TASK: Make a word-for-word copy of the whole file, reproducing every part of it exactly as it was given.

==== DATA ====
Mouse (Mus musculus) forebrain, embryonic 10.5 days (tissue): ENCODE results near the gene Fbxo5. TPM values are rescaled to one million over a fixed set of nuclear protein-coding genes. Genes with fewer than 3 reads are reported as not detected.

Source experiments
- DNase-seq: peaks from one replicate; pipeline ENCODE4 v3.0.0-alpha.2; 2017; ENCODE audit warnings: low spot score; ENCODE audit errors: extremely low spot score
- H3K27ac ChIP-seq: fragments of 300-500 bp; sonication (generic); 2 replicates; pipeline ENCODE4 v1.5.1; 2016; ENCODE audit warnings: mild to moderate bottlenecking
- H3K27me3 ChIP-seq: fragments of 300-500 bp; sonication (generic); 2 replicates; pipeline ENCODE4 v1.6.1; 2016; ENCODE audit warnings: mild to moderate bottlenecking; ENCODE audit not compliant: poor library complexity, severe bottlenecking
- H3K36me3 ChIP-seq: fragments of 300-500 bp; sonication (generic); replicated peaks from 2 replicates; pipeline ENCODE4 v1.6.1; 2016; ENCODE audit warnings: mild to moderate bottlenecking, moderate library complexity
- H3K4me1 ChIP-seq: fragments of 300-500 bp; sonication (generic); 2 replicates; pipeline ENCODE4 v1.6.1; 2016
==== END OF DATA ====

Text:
Mouse (Mus musculus) forebrain, embryonic 10.5 days (tissue): ENCODE results near the gene Fbxo5. TPM values are rescaled to one million over a fixed set of nuclear protein-coding genes. Genes with fewer than 3 reads are reported as not detected.

Source experiments
- DNase-seq: peaks from one replicate; pipeline ENCODE4 v3.0.0-alpha.2; 2017; ENCODE audit warnings: low spot score; ENCODE audit errors: extremely low spot score
- H3K27ac ChIP-seq: fragments of 300-500 bp; sonication (generic); 2 replicates; pipeline ENCODE4 v1.5.1; 2016; ENCODE audit warnings: mild to moderate bottlenecking
- H3K27me3 ChIP-seq: fragments of 300-500 bp; sonication (generic); 2 replicates; pipeline ENCODE4 v1.6.1; 2016; ENCODE audit warnings: mild to moderate bottlenecking; ENCODE audit not compliant: poor library complexity, severe bottlenecking
- H3K36me3 ChIP-seq: fragments of 300-500 bp; sonication (generic); replicated peaks from 2 replicates; pipeline ENCODE4 v1.6.1; 2016; ENCODE audit warnings: mild to moderate bottlenecking, moderate library complexity
- H3K4me1 ChIP-seq: fragments of 300-500 bp; sonication (generic); 2 replicates; pipeline ENCODE4 v1.6.1; 2016